Newmarket

Re: What is the purpose of this resistor in a preamp?
« Reply #28 on: January 12, 2018, 04:39:33 AM »
The LF 351 an early Bifet (similar to tl07x) so pretty much a different animal... Way lower input noise current but higher input noise voltage than bipolar input op amps (like 553x). So probably better for high impedance sources.

JR

Yes. Similar to TL07x as you say.  Nowhere near the Bipolar type NE553x characteristics but was available and relatively affordable.

JohnRoberts

Re: What is the purpose of this resistor in a preamp?
« Reply #29 on: January 12, 2018, 10:41:28 AM »
Yes. Similar to TL07x as you say.  Nowhere near the Bipolar type NE553x characteristics but was available and relatively affordable.
Over the decades I used truckloads of both Bifet and 553x bipolars. They were both optimal for different tasks.

For audio they were fast enough (and quiet enough at modest gains). Modern uber op amps are better on paper, but not significant for many real world applications.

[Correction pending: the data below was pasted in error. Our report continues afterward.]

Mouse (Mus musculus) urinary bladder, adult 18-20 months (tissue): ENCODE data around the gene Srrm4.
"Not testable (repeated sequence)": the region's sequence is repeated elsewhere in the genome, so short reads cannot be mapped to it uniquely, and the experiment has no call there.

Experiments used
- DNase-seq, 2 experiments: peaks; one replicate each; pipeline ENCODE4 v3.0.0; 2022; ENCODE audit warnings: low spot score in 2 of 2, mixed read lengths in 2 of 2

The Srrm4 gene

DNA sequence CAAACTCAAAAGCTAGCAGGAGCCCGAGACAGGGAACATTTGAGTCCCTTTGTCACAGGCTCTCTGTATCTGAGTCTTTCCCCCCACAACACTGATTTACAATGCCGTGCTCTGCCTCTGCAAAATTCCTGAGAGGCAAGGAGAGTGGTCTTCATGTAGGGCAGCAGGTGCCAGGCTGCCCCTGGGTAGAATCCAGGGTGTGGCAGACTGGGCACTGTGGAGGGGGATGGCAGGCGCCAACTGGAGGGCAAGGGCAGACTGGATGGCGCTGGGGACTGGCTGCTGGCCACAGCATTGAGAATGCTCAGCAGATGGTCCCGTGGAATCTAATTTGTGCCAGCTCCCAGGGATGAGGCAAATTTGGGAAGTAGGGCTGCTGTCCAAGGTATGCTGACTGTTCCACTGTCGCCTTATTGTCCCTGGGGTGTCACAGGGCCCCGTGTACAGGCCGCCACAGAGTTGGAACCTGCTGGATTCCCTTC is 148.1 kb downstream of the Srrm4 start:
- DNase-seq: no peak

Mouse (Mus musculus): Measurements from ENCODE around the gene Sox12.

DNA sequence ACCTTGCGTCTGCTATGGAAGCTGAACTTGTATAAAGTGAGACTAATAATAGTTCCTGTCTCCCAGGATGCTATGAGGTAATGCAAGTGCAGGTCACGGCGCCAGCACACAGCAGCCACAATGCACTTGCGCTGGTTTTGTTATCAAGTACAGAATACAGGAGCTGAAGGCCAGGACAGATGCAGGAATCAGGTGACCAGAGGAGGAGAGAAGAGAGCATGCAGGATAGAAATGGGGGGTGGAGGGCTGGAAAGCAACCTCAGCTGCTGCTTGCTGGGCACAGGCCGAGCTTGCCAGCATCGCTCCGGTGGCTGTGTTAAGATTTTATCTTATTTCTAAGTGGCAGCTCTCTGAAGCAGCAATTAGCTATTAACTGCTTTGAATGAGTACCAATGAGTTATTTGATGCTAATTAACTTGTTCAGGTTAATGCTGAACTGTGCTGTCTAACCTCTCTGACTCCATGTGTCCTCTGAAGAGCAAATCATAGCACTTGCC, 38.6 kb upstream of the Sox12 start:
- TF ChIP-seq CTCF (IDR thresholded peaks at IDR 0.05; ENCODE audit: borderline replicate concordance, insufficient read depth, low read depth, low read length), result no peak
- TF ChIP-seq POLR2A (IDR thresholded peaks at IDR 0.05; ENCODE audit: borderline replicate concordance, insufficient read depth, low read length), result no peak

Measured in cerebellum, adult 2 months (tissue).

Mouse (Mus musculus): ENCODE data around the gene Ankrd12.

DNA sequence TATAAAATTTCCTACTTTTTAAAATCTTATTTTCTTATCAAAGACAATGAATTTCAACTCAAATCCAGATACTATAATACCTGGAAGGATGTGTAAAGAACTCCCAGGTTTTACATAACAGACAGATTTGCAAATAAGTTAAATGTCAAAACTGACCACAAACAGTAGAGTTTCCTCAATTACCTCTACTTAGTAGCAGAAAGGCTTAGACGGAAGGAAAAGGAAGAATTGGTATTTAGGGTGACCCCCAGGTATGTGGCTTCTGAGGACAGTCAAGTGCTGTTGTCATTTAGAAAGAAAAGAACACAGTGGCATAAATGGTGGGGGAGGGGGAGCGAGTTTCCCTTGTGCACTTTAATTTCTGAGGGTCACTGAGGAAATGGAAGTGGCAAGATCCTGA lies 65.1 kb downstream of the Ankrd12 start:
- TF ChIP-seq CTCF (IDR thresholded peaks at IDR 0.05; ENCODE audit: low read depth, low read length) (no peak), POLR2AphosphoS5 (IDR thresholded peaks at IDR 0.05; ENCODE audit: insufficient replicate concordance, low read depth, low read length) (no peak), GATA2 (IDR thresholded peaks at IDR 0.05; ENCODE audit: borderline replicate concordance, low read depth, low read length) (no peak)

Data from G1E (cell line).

JR
Don't only half-ass tune your drums. Visit https://circularscience.com to hear what properly "cleared" drums sound like.


mike-wsm

Re: What is the purpose of this resistor in a preamp?
« Reply #30 on: January 13, 2018, 07:16:53 AM »
The resistor is to keep the input impedance positive, ie not negative. Even the humble emitter follower can boast a negative input impedance, usually defeated by a few hundred ohms in series. In this case it is a non-invert opamp input; rigorous analysis will show negative input impedance which at some frequencies will combine with the 'nasty' transformer impedance characteristic to produce oscillation. Back when I was in time measurement we used an emitter follower to make a crystal oscillate.
do not adjust your mind there is a fault in reality

Newmarket

Re: What is the purpose of this resistor in a preamp?
« Reply #31 on: January 15, 2018, 07:15:11 AM »
Over the decades I used truckloads of both Bifet and 553x bipolars. They were both optimal for different tasks.

For audio they were fast enough (and quiet enough at modest gains). Modern uber op amps are better on paper, but not significant for many real world applications.